prep-room | 106 Joo Chiat Place
Architecturally known as a rumah panggung - a simple bungalow house elevated on stilts (concrete pillars about 1.5 metres tall) - it was one of the remaining few of its kind in Singapore. Having stood along Joo Chiat Place in its shades of greens and yellows, it remained as one of the last few 'older' houses in the conservation area of Joo Chiat. The house was a workplace of sculptor Ng Eng Teng. Upon his return from Ireland, he started using his mother's pre-war bungalow as a studio in 1966 and had since created many of his key sculptural pieces there including public commissions.
Over a period of time, Eng Teng organised parts of the house and the grounds for specific ceramics and ciment fondu productions; and added a shed for his kiln and created a 1.8 metre high basement to store and display his sculptures. Referred by Eng Teng as Studio 106, the house was not only organised to receive visitors for the viewing of artworks, it also functioned as a gathering point for an informal group of ceramists that included himself and Chua Soo Kim. While largely maintained to meet his professional needs, Eng Teng had also introduced a small garden and pond adjacent to the front verandah. Eng Teng resided in his studio until 2001 when he passed away. For a short period until 2004, the house was managed by LASALLE College of the Arts as a residency space for artists. The property was recently sold by the late artist's family and now marked for redevelopment.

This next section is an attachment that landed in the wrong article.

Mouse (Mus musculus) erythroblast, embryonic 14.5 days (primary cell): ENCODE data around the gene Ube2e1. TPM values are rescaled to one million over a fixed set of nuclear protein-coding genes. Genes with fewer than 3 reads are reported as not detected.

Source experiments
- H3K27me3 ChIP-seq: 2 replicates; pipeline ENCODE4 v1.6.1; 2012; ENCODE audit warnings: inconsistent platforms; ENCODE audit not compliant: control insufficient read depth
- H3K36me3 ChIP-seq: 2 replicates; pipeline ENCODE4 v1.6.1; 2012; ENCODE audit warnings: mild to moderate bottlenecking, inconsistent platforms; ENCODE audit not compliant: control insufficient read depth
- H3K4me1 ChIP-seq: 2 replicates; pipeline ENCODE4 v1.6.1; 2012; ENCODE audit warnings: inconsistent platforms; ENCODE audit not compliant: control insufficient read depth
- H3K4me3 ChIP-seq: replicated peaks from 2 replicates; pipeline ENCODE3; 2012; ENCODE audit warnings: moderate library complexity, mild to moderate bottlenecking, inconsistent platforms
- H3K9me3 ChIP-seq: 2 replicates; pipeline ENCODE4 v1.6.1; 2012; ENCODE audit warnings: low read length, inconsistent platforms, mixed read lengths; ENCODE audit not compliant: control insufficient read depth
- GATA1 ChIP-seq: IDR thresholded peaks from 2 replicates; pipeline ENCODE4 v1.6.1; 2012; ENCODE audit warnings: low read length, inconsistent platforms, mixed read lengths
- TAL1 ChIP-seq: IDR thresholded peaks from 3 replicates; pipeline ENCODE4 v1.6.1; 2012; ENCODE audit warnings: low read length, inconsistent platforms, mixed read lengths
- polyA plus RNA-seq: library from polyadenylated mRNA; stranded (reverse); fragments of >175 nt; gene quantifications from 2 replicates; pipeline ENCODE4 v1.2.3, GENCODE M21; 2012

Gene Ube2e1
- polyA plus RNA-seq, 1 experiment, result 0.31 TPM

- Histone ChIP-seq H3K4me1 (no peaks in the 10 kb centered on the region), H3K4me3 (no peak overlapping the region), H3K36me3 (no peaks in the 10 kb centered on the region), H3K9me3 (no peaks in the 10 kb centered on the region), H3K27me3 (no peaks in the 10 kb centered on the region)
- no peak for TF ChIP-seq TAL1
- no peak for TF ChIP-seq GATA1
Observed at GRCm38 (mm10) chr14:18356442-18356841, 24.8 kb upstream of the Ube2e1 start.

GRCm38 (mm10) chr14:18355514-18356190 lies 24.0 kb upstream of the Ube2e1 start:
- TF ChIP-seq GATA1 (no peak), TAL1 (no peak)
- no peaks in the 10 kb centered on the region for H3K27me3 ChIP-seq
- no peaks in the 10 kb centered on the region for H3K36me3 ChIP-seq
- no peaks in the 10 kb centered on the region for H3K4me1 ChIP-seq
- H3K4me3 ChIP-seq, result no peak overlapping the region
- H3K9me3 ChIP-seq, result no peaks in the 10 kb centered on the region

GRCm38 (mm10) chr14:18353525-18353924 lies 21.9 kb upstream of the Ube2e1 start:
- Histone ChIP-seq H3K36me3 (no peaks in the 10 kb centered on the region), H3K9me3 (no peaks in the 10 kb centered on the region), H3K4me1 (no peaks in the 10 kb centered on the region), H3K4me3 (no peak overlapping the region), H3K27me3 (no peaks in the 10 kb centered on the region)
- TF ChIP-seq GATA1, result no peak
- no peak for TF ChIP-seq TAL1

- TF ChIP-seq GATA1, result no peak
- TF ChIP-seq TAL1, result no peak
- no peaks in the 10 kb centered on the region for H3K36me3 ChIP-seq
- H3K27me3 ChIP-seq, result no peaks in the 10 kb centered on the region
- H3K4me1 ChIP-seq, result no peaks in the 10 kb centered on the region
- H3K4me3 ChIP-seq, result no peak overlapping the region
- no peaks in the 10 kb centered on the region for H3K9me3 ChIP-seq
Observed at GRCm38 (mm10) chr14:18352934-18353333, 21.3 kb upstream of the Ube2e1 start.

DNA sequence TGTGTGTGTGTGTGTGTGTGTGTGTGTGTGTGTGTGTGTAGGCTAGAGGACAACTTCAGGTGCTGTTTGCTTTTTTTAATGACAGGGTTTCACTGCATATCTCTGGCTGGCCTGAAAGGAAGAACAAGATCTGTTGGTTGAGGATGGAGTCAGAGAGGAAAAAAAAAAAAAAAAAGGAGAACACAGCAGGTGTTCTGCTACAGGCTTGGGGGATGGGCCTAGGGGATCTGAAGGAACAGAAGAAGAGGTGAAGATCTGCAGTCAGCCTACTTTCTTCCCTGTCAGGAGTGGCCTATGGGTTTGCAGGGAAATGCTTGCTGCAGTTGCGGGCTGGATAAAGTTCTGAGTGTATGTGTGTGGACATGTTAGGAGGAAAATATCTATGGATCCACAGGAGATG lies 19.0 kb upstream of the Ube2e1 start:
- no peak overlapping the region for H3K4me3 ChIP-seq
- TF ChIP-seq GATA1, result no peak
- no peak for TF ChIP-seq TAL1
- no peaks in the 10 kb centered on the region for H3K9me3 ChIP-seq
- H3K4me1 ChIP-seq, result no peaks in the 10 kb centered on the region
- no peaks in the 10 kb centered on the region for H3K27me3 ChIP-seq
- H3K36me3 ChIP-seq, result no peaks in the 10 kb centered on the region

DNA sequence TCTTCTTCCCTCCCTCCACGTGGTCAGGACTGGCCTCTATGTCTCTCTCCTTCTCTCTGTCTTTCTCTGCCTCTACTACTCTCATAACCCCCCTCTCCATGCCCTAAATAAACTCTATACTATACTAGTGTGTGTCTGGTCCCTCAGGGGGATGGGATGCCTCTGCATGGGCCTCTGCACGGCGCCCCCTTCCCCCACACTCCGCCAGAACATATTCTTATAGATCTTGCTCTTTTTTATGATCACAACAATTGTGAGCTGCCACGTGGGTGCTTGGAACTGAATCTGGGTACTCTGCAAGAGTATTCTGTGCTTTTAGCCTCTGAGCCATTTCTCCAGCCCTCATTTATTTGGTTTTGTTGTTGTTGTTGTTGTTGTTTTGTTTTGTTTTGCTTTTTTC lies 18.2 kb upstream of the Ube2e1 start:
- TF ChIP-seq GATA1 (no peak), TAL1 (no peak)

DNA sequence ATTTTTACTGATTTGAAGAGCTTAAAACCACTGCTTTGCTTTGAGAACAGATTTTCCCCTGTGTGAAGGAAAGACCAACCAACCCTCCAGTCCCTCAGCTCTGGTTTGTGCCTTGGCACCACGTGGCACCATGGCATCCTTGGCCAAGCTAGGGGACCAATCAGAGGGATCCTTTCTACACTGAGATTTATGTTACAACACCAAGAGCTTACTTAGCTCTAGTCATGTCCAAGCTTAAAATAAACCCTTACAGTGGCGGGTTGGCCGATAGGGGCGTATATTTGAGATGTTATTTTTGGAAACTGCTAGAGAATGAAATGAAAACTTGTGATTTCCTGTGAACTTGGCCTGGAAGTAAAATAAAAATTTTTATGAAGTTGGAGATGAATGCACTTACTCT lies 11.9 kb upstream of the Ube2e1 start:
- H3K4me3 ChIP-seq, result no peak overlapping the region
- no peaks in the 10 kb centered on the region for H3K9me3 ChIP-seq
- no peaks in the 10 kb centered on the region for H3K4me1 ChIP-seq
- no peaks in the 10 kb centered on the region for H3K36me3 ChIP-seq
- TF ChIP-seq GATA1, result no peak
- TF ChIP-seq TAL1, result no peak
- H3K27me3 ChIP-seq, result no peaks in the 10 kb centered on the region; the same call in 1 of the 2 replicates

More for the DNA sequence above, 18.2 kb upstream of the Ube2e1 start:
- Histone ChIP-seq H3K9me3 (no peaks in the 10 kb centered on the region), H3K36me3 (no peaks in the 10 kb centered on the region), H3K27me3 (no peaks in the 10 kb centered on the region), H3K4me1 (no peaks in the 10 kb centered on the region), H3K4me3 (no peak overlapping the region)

Many would remember the sighting of two sculptures, namely "Mother and Child" and upper half of the "The Sultan of Pahang", standing guard, overlooking the main road. Archival in approach, the exhibition features materials gathered from, and related to the house, including salvaged objects, architectural photographic and textual documentations. These materials will be accumulated over the period of the exhibition periodically reorganised to solicit observations, speculations, and further research into Eng Teng, his practice, and home; simultaneously conceived as private and public space.